Redheads in Normandy

R.W. Johnson

  • The British General Election of 1997 by David Butler and Dennis Kavanagh
    Macmillan, 343 pp, £17.50, November 1997, ISBN 0 333 64776 9
  • Labour's Landslide by Andrew Geddes and Jonathan Tonge
    Manchester, 211 pp, £40.00, December 1997, ISBN 0 7190 5159 2
  • Britain Votes 1997 edited by Pippa Norris and Neil Gavin
    Oxford, 253 pp, £12.99, January 1998, ISBN 0 19 922322 X
  • Collapse of Stout Party: The Decline and Fall of the Tories by Julian Crtitchley and Morrison Halcrow
    Gollancz, 288 pp, £20.00, November 1997, ISBN 0 575 06277 0
  • Les Election Legislatives, 25 Mai-1er Juin 1997: Le president desavoue
    Le Monde, 146 pp, frs 45.00, June 1998

No one this time last year would have predicted a victory for the Left in France, yet it is in a sense far easier to explain Jospin’s triumph than Blair’s. President Chirac, elected in 1995 on a promise that he would reduce unemployment, had actually done the opposite; and, faced with the need of his deeply unpopular prime minister, Alain Juppé, to squeeze the economy yet further to meet the Maastricht criteria, called a snap election simply because he feared things would get tougher by the time Parliament’s mandate ran out in 1998. He was eager, too, to take advantage of the fact that the Socialist Party was still in a mess after the devastating unravelling of the Mitterrand Presidency and its own catastrophic defeat in the 1993 election, which left the Party with 56 seats in a chamber of 577 Deputies.

French voters, however, were indignant at being asked to perform ‘au bon plaisir du président’, as Le Monde put it – something which Jospin grasped more quickly than most. ‘What we are going to do,’ he said succinctly, ‘is to take our democratic revenge.’ In the course of the five-week campaign the election simply ran away from Chirac and the PS swept to power. It won 246 seats and the rest of the Left a further 74. To most commentators, it seems, all this came as a great surprise, yet there was nothing very remarkable in the voters’ sharp reaction to record unemployment, broken promises and Presidential arrogance, particularly in a country where the most deeply felt political sentiment has always been the wish to ‘sortir les sortants’ – to throw out whoever’s in power.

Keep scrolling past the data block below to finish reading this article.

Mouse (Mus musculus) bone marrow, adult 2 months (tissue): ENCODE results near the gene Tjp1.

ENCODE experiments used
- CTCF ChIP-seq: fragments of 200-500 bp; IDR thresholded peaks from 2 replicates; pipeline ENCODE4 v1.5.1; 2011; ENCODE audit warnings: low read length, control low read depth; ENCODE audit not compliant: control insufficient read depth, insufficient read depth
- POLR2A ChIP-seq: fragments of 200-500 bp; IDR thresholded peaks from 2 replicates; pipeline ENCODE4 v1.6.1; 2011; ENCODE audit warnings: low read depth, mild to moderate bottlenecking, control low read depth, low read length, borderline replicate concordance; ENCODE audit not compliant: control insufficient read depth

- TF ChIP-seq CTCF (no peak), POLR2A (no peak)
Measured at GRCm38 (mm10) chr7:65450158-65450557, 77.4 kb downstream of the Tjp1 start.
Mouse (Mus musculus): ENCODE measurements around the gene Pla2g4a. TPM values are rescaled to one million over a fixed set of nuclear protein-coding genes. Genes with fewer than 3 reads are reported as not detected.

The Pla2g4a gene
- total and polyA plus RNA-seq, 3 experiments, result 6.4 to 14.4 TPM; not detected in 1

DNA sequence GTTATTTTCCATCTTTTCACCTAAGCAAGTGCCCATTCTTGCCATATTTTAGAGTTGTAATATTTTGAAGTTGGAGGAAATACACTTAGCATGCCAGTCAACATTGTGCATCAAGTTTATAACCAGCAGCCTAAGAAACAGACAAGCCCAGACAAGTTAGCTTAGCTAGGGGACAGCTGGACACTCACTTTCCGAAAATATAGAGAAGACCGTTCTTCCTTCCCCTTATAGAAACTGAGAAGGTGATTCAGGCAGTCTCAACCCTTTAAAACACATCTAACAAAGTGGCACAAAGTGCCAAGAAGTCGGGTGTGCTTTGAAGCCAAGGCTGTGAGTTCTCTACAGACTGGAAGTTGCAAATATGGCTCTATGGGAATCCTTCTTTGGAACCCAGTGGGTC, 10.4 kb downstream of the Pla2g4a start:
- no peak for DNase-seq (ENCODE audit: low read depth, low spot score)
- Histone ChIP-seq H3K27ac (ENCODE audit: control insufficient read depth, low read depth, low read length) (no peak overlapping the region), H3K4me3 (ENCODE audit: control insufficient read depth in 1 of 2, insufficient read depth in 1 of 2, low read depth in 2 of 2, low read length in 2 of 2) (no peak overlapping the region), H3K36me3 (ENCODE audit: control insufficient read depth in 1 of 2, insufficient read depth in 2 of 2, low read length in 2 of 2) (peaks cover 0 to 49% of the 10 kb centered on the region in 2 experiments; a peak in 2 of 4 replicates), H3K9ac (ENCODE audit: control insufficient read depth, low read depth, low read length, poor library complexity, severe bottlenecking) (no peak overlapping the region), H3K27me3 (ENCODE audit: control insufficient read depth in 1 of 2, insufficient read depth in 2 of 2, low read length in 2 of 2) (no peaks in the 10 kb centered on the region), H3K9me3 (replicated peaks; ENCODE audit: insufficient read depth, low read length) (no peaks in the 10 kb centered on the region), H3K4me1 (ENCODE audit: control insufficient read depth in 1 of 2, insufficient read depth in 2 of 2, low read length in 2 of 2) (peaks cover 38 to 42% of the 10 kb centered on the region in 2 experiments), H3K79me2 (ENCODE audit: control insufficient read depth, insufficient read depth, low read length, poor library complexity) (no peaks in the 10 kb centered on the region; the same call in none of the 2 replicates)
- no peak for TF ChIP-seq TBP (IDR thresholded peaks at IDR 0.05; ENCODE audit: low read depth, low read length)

The British situation was exactly the opposite. Parliament had run its full term, the Prime Minister was generally liked, the economy had been growing strongly for five years, inflation was low and unemployment had dropped steadily throughout the Parliamentary term. Interest rates were low, income tax had been cut, the balance of payments was in surplus and the currency was strong. In sum, the Government’s boast that Britain’s economy was in better shape than any other in the EU looked reasonable enough. It was a boast no other government in the post-war period had been able to make and it would have been taken as axiomatic that any government that could make such a claim would be the safest of shoo-ins. Yet Labour, which had taken a lead in the polls in late 1992, never lost it thereafter and always looked like the massive winners they ultimately proved to be. Given the conventional wisdom about the centrality of the ‘feel-good’ factor, it was an astonishing result.

It was in 1945, that other great Labour landslide year, that the first Nuffield election study appeared, with the hand of a young David Butler already apparent. It was, sadly, a jejune and disappointing volume which explains very little of the last great realigning election of modern times. Since then Butler has taken an increasingly dominant role in the enterprise and the books have improved accordingly. By the late Fifties the Nuffield studies had become part of the election ritual and David Butler himself a national monument. Extraordinarily, he has now been doing this job for over fifty years. Yet by the Sixties it had already become fashionable to sneer at the sheer abstruse weight of Butler’s empiricist style. For most students of electoral behaviour the analysis of the result is the main point of the whole thing, but Butler has been happy to farm this section out to others and has even coined a new word – psephology – to describe his own preoccupation with the election-as-event. The term has often met with derision elsewhere. ‘Ah, Professor Stokes, you’re a psephologist, aren’t you?’ the Queen once said to the great American political sociologist, Donald Stokes, who collaborated with Butler in the Sixties and Seventies. To which Stokes, who was fond of telling the story, replied: ‘Absolutely not, ma’am.’

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